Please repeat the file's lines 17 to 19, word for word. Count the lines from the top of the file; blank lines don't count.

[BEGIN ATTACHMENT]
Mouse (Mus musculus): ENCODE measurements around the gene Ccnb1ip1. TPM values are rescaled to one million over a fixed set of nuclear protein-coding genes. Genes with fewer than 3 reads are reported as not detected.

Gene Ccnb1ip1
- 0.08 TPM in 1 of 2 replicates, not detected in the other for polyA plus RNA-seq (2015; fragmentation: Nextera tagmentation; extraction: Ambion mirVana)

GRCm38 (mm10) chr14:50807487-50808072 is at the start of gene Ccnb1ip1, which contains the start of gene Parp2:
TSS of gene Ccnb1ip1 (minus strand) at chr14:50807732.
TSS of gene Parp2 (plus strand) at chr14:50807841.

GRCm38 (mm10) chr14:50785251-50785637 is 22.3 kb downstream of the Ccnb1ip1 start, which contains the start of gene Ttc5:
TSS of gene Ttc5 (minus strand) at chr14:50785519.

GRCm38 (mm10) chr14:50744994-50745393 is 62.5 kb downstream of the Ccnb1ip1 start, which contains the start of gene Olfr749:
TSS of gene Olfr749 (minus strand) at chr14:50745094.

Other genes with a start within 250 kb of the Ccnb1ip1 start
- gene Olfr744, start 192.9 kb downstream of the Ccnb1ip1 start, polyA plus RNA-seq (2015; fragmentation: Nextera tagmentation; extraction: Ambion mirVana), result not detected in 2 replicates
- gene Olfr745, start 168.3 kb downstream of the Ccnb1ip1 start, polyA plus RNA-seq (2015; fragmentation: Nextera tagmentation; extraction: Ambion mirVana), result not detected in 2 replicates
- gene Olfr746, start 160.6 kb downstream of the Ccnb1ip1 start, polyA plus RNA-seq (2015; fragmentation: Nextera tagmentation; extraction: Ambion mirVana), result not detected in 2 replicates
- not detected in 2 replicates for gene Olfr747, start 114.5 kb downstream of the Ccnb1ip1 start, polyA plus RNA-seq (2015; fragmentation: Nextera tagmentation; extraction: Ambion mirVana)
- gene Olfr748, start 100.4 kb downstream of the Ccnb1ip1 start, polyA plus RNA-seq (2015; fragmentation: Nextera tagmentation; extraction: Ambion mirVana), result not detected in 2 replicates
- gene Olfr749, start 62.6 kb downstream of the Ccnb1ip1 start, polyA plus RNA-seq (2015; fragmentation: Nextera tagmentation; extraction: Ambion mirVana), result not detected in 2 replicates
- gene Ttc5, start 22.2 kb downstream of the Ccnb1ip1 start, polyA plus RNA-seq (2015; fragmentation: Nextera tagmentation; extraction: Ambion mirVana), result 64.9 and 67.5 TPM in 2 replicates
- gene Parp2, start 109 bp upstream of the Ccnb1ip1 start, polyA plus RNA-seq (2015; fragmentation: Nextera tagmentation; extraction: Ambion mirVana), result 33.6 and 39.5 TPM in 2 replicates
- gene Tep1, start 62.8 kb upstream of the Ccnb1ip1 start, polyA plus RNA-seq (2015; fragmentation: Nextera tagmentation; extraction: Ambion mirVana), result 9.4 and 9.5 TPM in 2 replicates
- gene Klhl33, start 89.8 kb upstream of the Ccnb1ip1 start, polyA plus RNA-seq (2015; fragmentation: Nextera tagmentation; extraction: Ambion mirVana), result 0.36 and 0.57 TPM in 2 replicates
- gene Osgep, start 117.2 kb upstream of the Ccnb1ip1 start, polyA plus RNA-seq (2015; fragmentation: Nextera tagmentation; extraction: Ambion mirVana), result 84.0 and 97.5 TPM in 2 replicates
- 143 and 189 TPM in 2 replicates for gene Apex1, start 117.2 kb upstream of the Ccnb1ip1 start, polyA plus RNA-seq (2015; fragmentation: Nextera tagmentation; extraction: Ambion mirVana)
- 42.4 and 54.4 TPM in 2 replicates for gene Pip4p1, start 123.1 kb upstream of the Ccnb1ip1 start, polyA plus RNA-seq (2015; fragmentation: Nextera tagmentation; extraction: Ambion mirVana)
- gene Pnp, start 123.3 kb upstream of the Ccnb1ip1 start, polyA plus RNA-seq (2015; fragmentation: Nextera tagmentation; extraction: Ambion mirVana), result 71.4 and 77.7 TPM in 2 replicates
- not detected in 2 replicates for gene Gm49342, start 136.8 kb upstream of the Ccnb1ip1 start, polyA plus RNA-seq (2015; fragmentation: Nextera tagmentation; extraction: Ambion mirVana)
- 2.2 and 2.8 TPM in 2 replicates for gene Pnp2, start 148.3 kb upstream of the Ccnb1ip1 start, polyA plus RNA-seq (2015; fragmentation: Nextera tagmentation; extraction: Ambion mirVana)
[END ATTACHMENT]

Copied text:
- gene Olfr749, start 62.6 kb downstream of the Ccnb1ip1 start, polyA plus RNA-seq (2015; fragmentation: Nextera tagmentation; extraction: Ambion mirVana), result not detected in 2 replicates
- gene Ttc5, start 22.2 kb downstream of the Ccnb1ip1 start, polyA plus RNA-seq (2015; fragmentation: Nextera tagmentation; extraction: Ambion mirVana), result 64.9 and 67.5 TPM in 2 replicates
- gene Parp2, start 109 bp upstream of the Ccnb1ip1 start, polyA plus RNA-seq (2015; fragmentation: Nextera tagmentation; extraction: Ambion mirVana), result 33.6 and 39.5 TPM in 2 replicates